NPS Pharma Readies Key Bowel Study Data

SAN FRANCISCO ( TheStreet) -- NPS Pharmaceuticals ( NPSP) CEO Francois Nader spent 45 minutes with me here on Tuesday afternoon discussing the company's lead drug Gattex. NPS will release results later this quarter from a pivotal phase III study of Gattex in patients with short bowel syndrome. Biotech catalyst trading junkies take note.

NPS closed Thursday at $8.22. The company has a $550 million market cap, including $154 million in cash at the end of the third quarter.

The drug: Gattex is a recombinant, humanized and longer-acting form of GLP-2, a naturally occurring protein that is secreted by the bowel to enhance the absorption of nutrients and increase blood flow to the gut.

The disease: Short-bowel syndrome (SBS) is a chronic and disabling condition that strikes people, who for various reasons including Crohn's disease, have about 50% of their lower intestines surgically removed. A large majority of patients can adapt or regenerate new bowel to lead normal lives. A smaller group of SBS patients never recover full functionality of their lower intestines, and a result, must spend the rest of their lives attached to an intravenous parenteral nutrition bag that provides the liquid nutrients they need to survive.

How does treatment with Gattex help SBS patients? By boosting the ability of the lower intestine to absorb nutrients, Gattex is designed to reduce the amount of parenteral nutrition required by SBS patients on a weekly basis. In a small percentage of SBS patients, Gattex may eliminate the need for parenteral nutrition entirely.

The Gattex phase III study: Nearly 90 SBS patients relying on parenteral nutrition are randomized 1:1 to receive either Gattex or placebo over the course of 24 weeks. The primary endpoint of the study defines response as a greater than 20% reduction in weekly volume of parenteral nutrition at weeks 20-24 compared to baseline. Key secondary endpoints include the percentage of patients who end parenteral nutritional altogether and the mean volume reduction in parenteral nutrition.

The risks: A previous phase III study of Gattex in SBS patients incorporating a similar design and the same primary endpoint failed -- with an asterisk. This older study tested a low and high dose of Gattex against a placebo. The high dose of Gattex produced a response of 25% compared to 6% for placebo patients, which was not statistically significant. Treatment with low-dose Gattex patients, however, resulted in a 46% response rate that was statistically significant compared to placebo.

Despite the positive results from the low-dose Gattex, the study overall was a failure because the statistical plan mandated that high-dose Gattex results had to be positive in order for the low-dose Gattex results to be considered.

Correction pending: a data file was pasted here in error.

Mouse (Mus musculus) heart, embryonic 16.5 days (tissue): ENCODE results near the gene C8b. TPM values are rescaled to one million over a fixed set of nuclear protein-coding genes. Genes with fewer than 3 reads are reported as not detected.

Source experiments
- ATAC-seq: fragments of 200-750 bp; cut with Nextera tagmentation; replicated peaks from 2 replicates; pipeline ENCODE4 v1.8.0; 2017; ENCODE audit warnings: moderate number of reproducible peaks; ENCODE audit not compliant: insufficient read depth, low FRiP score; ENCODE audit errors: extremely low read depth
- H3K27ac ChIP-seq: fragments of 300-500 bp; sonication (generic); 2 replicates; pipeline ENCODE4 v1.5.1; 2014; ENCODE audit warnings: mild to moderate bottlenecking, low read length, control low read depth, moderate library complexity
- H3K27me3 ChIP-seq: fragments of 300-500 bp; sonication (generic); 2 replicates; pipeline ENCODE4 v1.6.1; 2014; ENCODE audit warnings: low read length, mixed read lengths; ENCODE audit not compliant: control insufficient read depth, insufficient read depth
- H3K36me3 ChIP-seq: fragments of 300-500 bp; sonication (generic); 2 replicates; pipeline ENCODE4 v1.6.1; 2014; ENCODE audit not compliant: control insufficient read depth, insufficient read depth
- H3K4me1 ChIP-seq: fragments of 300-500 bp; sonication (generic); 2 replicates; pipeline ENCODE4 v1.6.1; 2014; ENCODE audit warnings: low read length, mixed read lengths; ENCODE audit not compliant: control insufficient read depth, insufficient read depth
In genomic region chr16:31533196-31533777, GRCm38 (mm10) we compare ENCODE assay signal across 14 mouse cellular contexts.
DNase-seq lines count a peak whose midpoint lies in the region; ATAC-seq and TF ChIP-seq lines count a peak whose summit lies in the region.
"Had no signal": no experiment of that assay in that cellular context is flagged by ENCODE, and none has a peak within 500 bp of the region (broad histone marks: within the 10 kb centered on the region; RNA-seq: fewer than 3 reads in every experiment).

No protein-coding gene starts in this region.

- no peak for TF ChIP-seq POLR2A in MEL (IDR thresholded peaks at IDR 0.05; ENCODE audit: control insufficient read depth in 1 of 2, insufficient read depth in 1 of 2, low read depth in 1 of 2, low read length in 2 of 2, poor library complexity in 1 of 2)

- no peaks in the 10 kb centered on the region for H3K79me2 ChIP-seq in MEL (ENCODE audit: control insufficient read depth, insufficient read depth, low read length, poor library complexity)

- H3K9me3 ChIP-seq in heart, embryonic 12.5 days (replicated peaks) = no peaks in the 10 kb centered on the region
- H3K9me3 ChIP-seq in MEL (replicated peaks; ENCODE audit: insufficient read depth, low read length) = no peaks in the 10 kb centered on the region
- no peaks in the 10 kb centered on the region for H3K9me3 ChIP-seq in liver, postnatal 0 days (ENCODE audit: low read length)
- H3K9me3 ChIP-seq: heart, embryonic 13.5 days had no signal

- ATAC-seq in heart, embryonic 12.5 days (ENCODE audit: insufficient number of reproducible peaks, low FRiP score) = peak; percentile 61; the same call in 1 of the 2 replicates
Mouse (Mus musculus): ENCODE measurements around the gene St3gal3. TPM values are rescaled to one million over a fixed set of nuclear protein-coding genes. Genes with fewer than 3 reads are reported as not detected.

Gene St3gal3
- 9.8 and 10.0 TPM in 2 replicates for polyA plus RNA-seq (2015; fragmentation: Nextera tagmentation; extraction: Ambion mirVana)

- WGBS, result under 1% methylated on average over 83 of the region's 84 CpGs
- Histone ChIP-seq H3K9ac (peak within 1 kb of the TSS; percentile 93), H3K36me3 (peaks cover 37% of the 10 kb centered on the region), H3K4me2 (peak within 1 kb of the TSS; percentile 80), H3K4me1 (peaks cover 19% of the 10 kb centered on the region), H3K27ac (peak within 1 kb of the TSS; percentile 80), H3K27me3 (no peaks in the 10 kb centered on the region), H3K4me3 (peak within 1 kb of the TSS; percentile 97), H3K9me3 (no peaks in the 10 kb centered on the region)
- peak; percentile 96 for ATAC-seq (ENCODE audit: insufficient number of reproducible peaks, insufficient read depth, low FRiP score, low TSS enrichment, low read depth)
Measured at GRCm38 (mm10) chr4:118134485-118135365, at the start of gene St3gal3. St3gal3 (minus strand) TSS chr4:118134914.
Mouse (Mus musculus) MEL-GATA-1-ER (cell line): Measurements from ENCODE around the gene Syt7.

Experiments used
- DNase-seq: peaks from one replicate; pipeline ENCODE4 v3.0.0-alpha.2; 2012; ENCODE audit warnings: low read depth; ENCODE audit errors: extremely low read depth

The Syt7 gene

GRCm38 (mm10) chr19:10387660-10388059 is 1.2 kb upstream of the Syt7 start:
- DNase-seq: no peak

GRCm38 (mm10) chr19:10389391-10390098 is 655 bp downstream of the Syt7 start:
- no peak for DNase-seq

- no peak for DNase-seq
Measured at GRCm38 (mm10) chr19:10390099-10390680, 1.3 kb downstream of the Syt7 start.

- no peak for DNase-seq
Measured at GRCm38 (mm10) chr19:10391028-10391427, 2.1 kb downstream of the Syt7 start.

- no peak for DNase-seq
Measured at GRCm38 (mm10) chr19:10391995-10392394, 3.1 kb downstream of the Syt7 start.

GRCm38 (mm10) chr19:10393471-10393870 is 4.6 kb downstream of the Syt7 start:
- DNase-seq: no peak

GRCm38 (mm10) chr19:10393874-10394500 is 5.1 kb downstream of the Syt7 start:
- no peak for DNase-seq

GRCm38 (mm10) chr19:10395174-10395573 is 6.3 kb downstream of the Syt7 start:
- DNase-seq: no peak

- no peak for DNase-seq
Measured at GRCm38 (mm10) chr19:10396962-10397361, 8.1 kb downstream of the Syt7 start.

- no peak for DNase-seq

Why did high-dose Gattex perform worse than the low dose? A closer examination of the failed study revealed that patients in the high-dose Gattex arm came into the study using higher volumes of parenteral nutrition compared to patients in the low-dose Gattex arm. This made it more difficult for harder-to-treat, high-dose Gattex patients to be counted as responders and achieve the primary endpoint.

Why will the current phase III study work when the older phase III study did not? It might not, but NPS tried boosting the odds of positive results this time around by only using low-dose Gattex compared to a placebo and making other smaller changes to the way the study is run.

What's the market opportunity for Gattex? NPS estimated there are approximately 15,000 SBS patients eligible for Gattex in the U.S., meaning the condition qualifies for orphan drug status (and potential premium pricing.) Gattex pricing hasn't been disclosed but NPS says the drug's peak sales potential is in the $350 million range.

Analysts who cover NPS with buy ratings, generally, carry peak sales estimates for Gattex in SBS in the $200 million-plus range. NPS plans to sell Gattex on its own in the U.S. and will receive royalties in sales of the drug in Europe, if approved there, under an existing marketing partnership with Nycomed.

Can NPS sell Gattex if approved? Like most small biotech and drug firms without commercial marketing experience, there will be those investors who will want to see tangible proof before buying into NPS' ability to sell Gattex. Working in the company's favor is the fact that parenteral nutrition costs upwards of $100,000 a year, so Gattex, even if priced high, could save insurers money in the long run by lowering parenteral nutrition expenses (not to mention the ancillary medical costs associated with infections and other complications resulting from parenteral nutrition.) NPS should also be able to reach SBS patients with a relatively small sales force targeted at regional medical centers that focus on the care of SBS patients.

Upside/downside in the stock: At $8, NPS has about $2 to $4-a-share upside if the Gattex study is positive and the drug is approved. Estimated approval in the second half of 2012 based on an approval filing completed in the third quarter.

If the Gattex study fails, the stock could drop $2-3 but the company's valuation should be backstopped by royalties received from Amgen ( AMGN) from the sale of Sensipar. A recent, favorable court ruling delayed the launch of generic Sensipar until 2018. NPS also had about $2.30-a-share in cash as of the end of the third quarter.

--Written by Adam Feuerstein in San Francisco.

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Adam Feuerstein writes regularly for TheStreet.com. In keeping with TSC's editorial policy, he doesn't own or short individual stocks, although he owns stock in TheStreet.com. He also doesn't invest in hedge funds or other private investment partnerships. Feuerstein appreciates your feedback; click here to send him an email.

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